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David and Bar-Tal’s look at collective identity by incorporating a micro and macro level of research. The first level tells us the individual process of identification; which is important with the surrounding society for molding of one. There are many aspects of identification such as cognitive, motivational, and emotional. Macro is the second level it defines collective identity in a diverse way such as, a situation in which people in society identify themselves as collective and they also know there are other people that do this as well.
In David and Bar-Tal’s article they claim that “collective identity” is an important implication for a group of people and its members as individuals and also as a whole; it can construct the sense of the group and how they are united together. They talk about how there is an emotional aspect of how we identify ourselves; people in a group feel attached with each other as love and care is expressed amongst them all and is shown.
A family Identity I believe is “unique” and they show us that cultural beliefs, values, norms and such things make up uniqueness; a family usually is a “we” which makes it distinctive with unique characteristics.
In my research paper I am going to address how “family identity” is seen as a “collective identity” and also I want to look at how a family becomes who they are, how they are not the same as each other. I first would like to explain what a “family” is.
The main aspects that my paper is based on is going to be how change and family rituals can shape that identity, how a family theorizes themselves, not based on an actually theories that people assume about how they live. Lastly I will be talking about the togetherness of family- how families move and shift into different places and how families willingly spend time with each other even when there are many other better things to do in the outside world.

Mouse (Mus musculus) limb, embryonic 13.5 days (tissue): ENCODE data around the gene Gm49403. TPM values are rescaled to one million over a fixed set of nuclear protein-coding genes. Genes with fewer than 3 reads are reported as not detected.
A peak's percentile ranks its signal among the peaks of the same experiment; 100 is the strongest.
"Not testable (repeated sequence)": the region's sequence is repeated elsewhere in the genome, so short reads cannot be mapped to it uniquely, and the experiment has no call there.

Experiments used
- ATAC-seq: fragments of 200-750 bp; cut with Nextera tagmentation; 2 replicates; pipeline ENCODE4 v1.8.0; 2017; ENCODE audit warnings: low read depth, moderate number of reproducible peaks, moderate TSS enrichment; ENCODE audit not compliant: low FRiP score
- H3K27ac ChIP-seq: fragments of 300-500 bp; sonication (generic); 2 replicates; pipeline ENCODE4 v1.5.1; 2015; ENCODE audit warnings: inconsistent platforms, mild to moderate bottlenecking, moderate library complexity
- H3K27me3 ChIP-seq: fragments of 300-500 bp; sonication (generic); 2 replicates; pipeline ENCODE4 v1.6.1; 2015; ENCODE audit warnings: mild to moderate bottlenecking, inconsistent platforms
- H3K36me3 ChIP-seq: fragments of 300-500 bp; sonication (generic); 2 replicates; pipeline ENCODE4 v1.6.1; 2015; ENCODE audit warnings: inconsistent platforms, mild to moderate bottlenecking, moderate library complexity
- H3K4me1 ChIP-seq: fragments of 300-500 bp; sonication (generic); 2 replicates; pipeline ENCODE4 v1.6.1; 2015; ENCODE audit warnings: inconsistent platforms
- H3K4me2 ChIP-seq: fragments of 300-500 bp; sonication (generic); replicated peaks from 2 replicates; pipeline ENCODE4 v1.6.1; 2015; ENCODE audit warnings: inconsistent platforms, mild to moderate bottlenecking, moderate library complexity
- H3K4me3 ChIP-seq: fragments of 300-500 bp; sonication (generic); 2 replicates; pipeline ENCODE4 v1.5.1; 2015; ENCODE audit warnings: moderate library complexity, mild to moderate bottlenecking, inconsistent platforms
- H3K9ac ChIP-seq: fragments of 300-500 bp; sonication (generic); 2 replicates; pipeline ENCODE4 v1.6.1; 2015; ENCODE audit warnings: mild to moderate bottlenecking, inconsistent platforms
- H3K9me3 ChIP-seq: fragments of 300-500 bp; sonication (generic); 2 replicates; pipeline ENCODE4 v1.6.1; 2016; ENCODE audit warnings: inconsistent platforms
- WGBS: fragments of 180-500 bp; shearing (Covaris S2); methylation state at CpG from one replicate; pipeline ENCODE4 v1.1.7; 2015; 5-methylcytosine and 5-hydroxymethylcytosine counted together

What is a family actually? Have you ever wondered? A family is shaped by how we live our everyday lives with the members of our family; families constitute and manage their identities themselves (Epp, A & Price, L, 2008). We do not know what one is as a family, each family containes different everyday experience and consists of uniqueness within everyone. A family is usually seen as a “we”; there may be a way to tell how a family sustains their identity and how they engage in consumption activities to manage those identities. Families build collective identity as they see it in media and what they inherit; their identity is the sense of it owns continuity over time, and the present situation and its characters. The authors Epp, A and Price, L (2008) go into figuring out exactly how family identity works; I believe that family identity builds from the day it has started and their identity does not just appear it has to be created.